With the uncertainty of what children will face as the fall semester begins, and as the pandemic, protests and national conversations on race continue, we’re reminded that resilience—the ability to recover from failure, setbacks or challenges—is a quality we are all born with and can rely on during times of stress.
Children’s need for connection increases when we face danger, disaster or uncertainty. Yet, there’s no way we can constantly protect them from the realities of the world.
The best we can do is help them understand what resilience is, and to make it a continual practice when challenges arise.
By keeping the concept of resilience front of mind, children will know how to overcome setbacks, learn from them and ultimately flourish. Resilience is like a muscle—the more you use it, the stronger it becomes.
Here are five recommendations for instilling resilience in children:
Resilience allows you to bounce back from disappointment. But to bounce back, we must allow ourselves—and our children—time and space to feel our feelings and grieve the loss before we can move on.
Skipping this step can keep children stuck for much longer.
Next, recognize what they’re experiencing as difficult. Help your child develop a robust vocabulary to describe what they’re experiencing.
Give your child permission to say, “This is hard,” “This is scary,” or “I’m really worried.” Then remind your child that it’s OK to feel this way. There are no bad feelings. Feelings give us information. If your child is not keen on talking about their feelings, they could try journaling about it.
Finally, encourage your child to take a deep breath and remind them this is just one moment.
When life doesn’t go as planned, flexibility allows us to form Plan B. Children thrive on routine, but our previous routines have shifted. In this new normal, they will have moments of deep frustration.
These are the times that flexibility is most important, for adults as well as children. Allow yourself to relax previously held standards that don’t make sense in the present.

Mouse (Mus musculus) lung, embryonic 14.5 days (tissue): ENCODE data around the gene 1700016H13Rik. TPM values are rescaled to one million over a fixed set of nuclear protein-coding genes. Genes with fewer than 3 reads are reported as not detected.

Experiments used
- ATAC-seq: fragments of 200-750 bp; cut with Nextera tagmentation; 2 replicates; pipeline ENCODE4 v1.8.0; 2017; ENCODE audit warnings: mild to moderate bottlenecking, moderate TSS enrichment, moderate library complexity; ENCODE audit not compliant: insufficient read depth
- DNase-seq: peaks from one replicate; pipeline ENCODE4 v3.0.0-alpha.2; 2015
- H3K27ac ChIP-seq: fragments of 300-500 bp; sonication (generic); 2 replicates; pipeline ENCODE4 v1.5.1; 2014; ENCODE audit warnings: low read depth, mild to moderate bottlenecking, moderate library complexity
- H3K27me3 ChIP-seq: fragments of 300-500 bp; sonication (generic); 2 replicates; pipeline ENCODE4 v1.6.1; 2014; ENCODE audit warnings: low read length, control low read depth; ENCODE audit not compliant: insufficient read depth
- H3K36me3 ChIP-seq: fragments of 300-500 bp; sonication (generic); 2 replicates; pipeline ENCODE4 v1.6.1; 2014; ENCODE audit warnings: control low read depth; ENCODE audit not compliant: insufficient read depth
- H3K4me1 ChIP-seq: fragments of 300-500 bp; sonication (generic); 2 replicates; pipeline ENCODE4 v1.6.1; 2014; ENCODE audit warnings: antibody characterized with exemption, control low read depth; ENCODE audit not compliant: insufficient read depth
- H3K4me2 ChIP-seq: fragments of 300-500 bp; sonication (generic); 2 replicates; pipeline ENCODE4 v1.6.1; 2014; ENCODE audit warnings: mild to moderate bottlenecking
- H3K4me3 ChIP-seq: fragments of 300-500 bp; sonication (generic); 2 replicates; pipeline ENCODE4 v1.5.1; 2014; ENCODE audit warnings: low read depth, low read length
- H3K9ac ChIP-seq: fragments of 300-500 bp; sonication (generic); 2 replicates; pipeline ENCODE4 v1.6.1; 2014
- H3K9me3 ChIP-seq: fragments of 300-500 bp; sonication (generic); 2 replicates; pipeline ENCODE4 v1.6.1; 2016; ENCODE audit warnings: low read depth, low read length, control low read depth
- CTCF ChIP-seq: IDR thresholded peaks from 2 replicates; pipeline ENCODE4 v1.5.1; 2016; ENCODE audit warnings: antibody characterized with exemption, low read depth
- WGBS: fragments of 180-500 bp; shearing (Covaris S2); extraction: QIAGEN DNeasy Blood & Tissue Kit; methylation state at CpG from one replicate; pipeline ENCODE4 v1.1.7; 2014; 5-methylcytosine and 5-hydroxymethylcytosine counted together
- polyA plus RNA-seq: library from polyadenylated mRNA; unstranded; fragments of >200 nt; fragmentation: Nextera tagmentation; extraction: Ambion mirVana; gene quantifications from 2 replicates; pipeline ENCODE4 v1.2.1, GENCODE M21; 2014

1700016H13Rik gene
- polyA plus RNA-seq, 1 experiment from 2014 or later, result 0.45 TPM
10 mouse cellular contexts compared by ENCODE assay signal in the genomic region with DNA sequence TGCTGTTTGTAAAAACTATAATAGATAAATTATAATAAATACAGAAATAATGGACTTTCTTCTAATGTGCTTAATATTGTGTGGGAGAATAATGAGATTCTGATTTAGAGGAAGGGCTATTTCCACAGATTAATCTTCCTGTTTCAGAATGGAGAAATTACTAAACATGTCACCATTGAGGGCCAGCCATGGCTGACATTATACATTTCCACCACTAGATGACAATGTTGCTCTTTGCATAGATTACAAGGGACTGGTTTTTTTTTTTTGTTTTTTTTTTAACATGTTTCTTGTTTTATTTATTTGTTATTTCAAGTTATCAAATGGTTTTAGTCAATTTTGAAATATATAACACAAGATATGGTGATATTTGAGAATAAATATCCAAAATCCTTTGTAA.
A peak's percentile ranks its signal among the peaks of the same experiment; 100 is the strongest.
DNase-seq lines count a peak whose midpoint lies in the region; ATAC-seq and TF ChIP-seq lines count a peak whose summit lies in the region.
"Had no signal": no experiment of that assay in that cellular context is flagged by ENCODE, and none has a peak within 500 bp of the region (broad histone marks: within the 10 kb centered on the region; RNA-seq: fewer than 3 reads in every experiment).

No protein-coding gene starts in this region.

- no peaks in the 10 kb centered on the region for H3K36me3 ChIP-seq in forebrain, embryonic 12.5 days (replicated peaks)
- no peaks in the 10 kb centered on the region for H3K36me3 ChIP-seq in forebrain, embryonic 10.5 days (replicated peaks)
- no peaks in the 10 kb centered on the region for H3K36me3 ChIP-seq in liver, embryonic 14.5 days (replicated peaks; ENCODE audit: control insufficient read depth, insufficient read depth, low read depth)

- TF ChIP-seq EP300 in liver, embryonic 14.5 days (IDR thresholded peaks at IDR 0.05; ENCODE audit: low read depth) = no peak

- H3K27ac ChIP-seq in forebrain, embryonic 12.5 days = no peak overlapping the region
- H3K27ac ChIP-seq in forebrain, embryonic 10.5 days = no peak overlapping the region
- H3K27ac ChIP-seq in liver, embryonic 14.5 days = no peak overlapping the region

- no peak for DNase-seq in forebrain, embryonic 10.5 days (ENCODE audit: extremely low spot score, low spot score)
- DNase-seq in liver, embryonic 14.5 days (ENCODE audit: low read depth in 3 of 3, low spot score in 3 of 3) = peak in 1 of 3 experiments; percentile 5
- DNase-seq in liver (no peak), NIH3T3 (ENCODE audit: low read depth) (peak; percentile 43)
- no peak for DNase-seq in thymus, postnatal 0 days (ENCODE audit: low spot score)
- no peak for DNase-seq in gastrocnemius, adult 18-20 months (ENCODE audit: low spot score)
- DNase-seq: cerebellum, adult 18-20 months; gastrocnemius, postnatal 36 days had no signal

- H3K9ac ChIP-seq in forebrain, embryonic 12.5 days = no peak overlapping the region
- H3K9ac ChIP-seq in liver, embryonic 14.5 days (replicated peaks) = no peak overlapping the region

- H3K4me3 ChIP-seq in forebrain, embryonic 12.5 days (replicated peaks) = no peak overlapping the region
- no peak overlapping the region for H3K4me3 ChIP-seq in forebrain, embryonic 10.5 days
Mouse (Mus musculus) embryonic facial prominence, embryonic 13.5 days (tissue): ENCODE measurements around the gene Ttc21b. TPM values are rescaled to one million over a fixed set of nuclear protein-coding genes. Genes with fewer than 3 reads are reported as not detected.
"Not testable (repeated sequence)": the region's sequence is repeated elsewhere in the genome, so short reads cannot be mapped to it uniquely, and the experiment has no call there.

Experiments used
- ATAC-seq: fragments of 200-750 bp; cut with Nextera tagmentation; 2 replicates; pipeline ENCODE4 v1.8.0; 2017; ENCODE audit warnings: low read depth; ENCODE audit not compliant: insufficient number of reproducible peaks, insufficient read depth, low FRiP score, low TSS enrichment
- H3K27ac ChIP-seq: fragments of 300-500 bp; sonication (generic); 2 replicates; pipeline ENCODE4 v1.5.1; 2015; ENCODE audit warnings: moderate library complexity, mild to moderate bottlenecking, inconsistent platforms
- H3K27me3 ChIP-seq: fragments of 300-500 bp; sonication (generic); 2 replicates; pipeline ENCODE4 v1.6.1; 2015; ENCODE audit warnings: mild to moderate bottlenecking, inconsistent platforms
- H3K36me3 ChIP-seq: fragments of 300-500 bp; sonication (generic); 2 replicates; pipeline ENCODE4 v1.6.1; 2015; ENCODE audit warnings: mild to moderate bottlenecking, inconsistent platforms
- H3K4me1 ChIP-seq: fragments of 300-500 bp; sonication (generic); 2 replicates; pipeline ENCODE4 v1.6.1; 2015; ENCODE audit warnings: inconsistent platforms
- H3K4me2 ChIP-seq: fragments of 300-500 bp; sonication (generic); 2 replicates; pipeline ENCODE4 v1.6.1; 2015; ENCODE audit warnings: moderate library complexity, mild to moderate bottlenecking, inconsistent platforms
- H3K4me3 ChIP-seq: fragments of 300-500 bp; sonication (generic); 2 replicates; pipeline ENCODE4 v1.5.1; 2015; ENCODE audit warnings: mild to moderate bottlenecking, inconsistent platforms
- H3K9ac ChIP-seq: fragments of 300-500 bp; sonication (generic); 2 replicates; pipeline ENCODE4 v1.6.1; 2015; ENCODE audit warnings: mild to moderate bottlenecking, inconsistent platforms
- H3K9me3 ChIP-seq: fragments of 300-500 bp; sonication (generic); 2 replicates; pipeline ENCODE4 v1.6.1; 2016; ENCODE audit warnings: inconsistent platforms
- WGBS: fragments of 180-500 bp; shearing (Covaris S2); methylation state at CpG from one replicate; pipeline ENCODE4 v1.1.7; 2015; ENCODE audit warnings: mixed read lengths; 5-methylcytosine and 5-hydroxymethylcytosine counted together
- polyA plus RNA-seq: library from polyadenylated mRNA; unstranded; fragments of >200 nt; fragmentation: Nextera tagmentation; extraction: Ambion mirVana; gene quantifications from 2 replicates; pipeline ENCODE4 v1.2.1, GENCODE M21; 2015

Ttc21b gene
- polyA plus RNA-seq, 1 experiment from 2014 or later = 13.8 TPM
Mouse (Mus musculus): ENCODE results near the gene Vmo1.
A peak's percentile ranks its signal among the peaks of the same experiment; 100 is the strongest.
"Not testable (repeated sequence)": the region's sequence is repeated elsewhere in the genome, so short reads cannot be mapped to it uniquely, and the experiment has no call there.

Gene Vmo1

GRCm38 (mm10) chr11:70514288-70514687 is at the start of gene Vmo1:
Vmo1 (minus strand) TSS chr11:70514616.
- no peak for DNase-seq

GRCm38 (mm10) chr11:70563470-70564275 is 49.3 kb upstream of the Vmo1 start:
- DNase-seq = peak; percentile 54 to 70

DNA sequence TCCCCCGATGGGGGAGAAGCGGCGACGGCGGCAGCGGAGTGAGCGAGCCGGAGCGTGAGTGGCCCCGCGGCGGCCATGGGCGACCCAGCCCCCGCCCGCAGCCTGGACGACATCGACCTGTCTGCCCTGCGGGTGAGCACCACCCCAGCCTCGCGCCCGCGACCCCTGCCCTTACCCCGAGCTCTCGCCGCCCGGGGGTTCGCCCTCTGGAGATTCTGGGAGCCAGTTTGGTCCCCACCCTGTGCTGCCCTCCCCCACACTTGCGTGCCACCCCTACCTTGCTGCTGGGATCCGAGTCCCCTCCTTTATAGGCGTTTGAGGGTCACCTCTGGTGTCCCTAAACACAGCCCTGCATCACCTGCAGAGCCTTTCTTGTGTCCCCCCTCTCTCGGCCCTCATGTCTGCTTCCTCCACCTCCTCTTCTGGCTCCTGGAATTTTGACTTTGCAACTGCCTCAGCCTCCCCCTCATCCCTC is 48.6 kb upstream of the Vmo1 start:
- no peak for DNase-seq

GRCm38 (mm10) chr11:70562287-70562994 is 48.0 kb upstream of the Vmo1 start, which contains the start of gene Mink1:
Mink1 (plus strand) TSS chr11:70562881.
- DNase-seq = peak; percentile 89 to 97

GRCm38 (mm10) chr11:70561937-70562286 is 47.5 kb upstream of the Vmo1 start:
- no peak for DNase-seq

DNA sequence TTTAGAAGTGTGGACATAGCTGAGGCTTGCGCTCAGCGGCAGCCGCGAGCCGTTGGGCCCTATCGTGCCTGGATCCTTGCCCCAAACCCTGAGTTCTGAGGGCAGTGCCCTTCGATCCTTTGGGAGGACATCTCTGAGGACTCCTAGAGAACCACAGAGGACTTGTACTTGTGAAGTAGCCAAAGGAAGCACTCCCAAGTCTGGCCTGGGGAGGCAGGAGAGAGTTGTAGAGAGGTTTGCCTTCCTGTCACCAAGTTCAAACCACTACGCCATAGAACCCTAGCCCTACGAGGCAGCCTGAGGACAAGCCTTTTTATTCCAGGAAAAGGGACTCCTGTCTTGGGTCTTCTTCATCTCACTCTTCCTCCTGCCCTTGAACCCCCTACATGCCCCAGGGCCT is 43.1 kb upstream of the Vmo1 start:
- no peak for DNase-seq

Invite your child to partner with you to find creative solutions to solve problems that crop up. Adapt your responses to others with an awareness of their own level of stress. Flexibility will help you navigate whatever lies ahead.
Resilience has a lot to do with mindset. People who can find the good, even in difficult situations, tend to be more resilient. One way to reframe frustrations is to manage expectations from the beginning.
We all expect our lives to go in a straight line, but that doesn’t happen often.
Normalize the peaks and valleys of the journey so your children aren’t blindsided when things get hard. We sometimes refer to this process as “becoming besties with the bumps.” The bumps along the journey are what help us learn, grow and become well-rounded, successful human beings.
Consider the Physical Factors
There are three types of human energy: emotional, mental and physical. Physical energy is the most important.
When physically drained, we’re more emotionally reactive—our thinking is clouded and our judgment is impaired. Exercise builds that physical energy. Find ways to exercise with your children even if you’re not used to exercising. A simple walk around your neighborhood will shore up physical energy, allowing you and your children to apply emotional and mental energy to the stressors that you’ll encounter during the day.
And don’t forget about sleep! Brain cells are cleansed and recharged during sleep. Sleep deprivation will slow down cognitive function and increase emotional reactivity.
Binge-watching Netflix into the wee hours may be a good way to escape reality for a while, however lack of sleep will reduce your ability to be resilient when resilience is essential. So set a schedule that includes time for relaxing before sleep.
High quality sleep will sustain the energy needed to be resilient every day.
If we want resilient children, it’s important that we model what resilience looks like, sounds like and feels like when we face challenges and disappointments.
Often, we try to put on a brave face for children when we’re struggling. So the next time you experience a setback, let your child hear you talk yourself through it.
It might sound something like, “I shared a proposal for a new project at work and my boss said it didn’t fit our goals. I feel really sad because I worked hard on it. I know I won’t feel sad forever though. Disappointment is a part of life and I’m proud of myself for taking the chance and putting my proposal out there. And my boss appreciated my initiative! I understand better what she wants, so I know my next one will be even better.”
Of course, it’s important to know what challenges are appropriate to share based on your child’s developmental stage. Giving them a peek into how you process a setback in a healthy way will give them the language to use when they face their own obstacles.
We are all in uncharted territory at this moment in our history and the challenges are steep. The great news is, there has never been a better time to build and flex our resilience muscle.
Heather Bryant is the director of Innovation and Impact at Momentous Institute.
Image courtesy of iStock.